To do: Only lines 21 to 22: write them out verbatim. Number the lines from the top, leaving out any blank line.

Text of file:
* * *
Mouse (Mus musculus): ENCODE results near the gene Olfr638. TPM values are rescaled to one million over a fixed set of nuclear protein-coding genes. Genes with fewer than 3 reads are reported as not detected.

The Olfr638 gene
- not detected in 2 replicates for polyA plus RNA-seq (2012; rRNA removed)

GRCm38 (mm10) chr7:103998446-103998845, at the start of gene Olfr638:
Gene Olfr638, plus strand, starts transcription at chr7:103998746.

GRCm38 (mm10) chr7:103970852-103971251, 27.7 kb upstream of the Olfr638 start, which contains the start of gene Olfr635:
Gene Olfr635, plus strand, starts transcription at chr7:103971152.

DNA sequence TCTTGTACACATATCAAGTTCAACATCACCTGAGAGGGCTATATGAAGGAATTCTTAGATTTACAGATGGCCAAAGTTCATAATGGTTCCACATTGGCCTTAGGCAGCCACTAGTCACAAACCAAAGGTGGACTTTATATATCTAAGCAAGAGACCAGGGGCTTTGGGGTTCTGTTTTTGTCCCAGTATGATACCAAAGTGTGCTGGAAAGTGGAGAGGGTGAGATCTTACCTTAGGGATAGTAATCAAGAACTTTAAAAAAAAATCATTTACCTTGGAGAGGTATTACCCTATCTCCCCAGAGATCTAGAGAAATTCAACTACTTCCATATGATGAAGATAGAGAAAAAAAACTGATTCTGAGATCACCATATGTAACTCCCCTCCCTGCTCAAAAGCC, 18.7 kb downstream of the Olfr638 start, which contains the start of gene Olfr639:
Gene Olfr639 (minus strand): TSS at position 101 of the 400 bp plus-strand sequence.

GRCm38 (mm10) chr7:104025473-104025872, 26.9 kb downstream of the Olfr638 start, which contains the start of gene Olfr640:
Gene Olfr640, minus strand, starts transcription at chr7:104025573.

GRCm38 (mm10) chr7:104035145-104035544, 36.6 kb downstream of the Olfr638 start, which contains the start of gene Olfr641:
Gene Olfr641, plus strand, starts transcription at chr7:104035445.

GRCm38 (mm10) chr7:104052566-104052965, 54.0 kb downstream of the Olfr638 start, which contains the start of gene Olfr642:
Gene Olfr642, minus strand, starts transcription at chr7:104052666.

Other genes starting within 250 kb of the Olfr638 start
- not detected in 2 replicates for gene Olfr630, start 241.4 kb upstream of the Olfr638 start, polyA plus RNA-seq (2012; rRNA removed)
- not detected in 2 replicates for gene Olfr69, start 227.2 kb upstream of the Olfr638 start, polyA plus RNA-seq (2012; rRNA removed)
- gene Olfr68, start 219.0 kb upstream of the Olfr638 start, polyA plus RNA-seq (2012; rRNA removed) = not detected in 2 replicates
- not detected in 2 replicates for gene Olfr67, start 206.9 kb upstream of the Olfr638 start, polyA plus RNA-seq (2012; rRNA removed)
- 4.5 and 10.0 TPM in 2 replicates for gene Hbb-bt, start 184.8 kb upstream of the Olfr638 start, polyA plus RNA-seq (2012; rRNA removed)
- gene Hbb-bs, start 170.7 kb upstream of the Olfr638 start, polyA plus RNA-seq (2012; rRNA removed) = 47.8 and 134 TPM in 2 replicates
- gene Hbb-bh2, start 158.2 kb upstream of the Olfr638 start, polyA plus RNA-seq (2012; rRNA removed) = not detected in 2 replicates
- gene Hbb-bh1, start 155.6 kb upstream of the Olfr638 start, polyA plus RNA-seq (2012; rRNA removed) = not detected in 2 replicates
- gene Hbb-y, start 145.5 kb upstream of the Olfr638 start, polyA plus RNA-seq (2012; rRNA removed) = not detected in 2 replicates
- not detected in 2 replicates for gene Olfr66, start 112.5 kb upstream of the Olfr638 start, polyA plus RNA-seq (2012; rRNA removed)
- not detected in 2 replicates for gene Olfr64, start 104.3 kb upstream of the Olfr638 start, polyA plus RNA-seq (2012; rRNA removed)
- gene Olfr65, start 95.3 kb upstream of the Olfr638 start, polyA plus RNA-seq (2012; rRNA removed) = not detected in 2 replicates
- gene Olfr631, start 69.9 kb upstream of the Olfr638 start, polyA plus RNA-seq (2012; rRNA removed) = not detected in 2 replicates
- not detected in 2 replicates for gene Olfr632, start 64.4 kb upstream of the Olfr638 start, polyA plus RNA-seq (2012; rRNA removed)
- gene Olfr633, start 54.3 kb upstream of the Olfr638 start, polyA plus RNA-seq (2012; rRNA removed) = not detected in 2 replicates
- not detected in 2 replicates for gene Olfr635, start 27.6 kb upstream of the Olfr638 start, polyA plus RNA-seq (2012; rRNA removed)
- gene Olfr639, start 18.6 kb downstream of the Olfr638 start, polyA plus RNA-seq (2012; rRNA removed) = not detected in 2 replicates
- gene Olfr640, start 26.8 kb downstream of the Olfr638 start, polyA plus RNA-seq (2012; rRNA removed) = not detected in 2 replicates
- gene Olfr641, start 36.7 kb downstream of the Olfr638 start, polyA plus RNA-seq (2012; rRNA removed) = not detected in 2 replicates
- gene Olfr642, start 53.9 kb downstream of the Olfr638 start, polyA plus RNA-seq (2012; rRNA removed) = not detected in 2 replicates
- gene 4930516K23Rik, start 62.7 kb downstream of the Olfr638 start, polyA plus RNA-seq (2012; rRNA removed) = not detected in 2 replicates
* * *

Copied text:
- 4.5 and 10.0 TPM in 2 replicates for gene Hbb-bt, start 184.8 kb upstream of the Olfr638 start, polyA plus RNA-seq (2012; rRNA removed)
- gene Hbb-bs, start 170.7 kb upstream of the Olfr638 start, polyA plus RNA-seq (2012; rRNA removed) = 47.8 and 134 TPM in 2 replicates